If only dinosaurs had invented telescopes, they might have seen lava occasionally oozing from the surface of the moon.
Scientists previously thought that the moon's volcanic activity died down a billion years ago. But new data from NASA's Lunar Reconnaissance Orbiter, or LRO, hints that lunar lava flowed much more recently, perhaps less than 100 million years ago.
"This finding is the kind of science that is literally going to make geologists rewrite the textbooks about the moon," John Keller, LRO project scientist at NASA's Goddard Space Flight Center in Greenbelt, Maryland, said in a statement.
While in orbit around the moon, Apollo 15 astronauts took images of a strange volcanic deposit known as Ina. Research suggested that Ina was quite young and might have formed in a localized burst of volcanic activity, though most of the moon's volcanism occurred between 3.5 billion years ago and 1 billion years ago.
But now photos from the LRO spacecraft — an orbiter that arrived at the moon in 2009 — show that Ina has lots of company. Scientists spotted 70 similar patches in the dark volcanic plains on the side of the moon that faces Earth.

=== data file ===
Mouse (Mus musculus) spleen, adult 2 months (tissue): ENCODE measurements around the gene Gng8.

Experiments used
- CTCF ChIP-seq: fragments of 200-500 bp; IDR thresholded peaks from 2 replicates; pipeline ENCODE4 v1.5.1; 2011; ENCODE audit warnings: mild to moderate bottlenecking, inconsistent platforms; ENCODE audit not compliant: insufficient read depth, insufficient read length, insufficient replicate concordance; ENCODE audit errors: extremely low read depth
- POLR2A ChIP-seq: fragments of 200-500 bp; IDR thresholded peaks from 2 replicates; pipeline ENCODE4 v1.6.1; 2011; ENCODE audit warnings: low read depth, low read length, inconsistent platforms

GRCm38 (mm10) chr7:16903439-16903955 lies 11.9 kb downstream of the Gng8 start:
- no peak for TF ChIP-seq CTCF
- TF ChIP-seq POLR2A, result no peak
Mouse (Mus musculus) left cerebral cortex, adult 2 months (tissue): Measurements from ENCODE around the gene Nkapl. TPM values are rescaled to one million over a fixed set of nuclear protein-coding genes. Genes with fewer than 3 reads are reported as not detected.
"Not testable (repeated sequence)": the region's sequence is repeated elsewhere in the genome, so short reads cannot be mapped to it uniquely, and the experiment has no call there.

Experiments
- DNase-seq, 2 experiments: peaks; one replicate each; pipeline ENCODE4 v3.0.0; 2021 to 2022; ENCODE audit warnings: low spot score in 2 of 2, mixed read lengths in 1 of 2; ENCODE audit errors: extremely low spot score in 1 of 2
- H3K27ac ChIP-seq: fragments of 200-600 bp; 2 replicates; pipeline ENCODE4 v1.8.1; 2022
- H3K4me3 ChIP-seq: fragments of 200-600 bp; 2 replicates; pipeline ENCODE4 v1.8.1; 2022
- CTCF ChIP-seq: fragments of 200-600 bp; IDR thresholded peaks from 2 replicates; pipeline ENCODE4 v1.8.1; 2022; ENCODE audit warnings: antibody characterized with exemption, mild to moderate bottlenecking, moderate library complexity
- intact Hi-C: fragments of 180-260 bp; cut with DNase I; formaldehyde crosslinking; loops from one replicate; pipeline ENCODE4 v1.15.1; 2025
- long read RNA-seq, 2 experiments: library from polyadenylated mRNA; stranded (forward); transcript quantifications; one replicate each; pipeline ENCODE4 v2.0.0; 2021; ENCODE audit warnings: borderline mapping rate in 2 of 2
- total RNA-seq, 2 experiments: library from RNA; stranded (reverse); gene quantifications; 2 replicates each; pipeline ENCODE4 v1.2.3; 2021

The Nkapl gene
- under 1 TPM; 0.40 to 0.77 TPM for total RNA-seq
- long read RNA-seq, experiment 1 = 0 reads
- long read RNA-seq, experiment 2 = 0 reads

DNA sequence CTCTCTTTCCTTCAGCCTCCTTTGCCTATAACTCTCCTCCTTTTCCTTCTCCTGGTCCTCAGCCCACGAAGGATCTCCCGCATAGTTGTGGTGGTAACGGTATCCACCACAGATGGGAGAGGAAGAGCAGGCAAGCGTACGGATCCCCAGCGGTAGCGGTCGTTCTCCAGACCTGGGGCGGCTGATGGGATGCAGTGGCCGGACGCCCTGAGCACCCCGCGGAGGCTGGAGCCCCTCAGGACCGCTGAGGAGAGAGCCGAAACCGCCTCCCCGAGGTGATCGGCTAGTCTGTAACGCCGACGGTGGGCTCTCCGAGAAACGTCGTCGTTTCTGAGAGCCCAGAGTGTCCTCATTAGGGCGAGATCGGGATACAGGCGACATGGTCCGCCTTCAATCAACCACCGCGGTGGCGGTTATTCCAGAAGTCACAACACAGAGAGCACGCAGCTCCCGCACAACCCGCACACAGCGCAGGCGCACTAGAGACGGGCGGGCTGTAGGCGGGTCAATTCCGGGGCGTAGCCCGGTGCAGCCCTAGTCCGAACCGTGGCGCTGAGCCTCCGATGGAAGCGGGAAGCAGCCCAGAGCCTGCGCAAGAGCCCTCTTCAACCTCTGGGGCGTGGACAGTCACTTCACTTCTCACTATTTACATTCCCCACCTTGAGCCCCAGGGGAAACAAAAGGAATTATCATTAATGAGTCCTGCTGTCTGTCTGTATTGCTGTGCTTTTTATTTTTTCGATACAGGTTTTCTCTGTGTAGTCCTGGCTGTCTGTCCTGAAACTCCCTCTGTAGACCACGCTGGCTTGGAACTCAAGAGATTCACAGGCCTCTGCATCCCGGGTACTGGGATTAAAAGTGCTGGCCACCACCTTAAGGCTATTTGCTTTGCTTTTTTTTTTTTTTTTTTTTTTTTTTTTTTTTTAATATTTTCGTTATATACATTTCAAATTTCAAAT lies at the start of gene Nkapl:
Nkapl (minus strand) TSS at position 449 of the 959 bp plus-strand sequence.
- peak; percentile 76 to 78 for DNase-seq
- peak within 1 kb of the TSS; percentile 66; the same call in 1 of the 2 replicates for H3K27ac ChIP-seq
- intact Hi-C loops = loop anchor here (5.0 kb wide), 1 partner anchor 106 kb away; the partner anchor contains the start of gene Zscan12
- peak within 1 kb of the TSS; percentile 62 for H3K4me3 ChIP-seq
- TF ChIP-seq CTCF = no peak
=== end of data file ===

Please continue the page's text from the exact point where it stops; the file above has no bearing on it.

These distinctive rock deposits are called irregular mare patches. They're marked by a mixture of smooth, rounded mounds with blotches of rough, blocky terrain, and, on average, they're less than a third of a mile (500 meters) across. As such, they're typically too small to be seen from Earth.
The high number and wide distribution of these patches suggests that volcanic activity was quite widespread not so long ago (at least geologically speaking). Three of the deposits are thought to be less than 100 million years old, and Ina might even be less than 50 million years old, according to the study. The researchers said they used a technique that links crater measurements to the ages of moon dirt samples scooped up during the Apollo missions and the Soviet Union's robotic Luna missions. The findings were detailed online Sunday (Oct. 12) in the journal Nature Geoscience.
The discovery of these deposits could also change the way scientists think about the temperature of the moon's interior.
"The existence and age of the irregular mare patches tell us that the lunar mantle had to remain hot enough to provide magma for the small-volume eruptions that created these unusual young features," Sarah Braden, a recent Arizona State University graduate who led the study, said in a statement.
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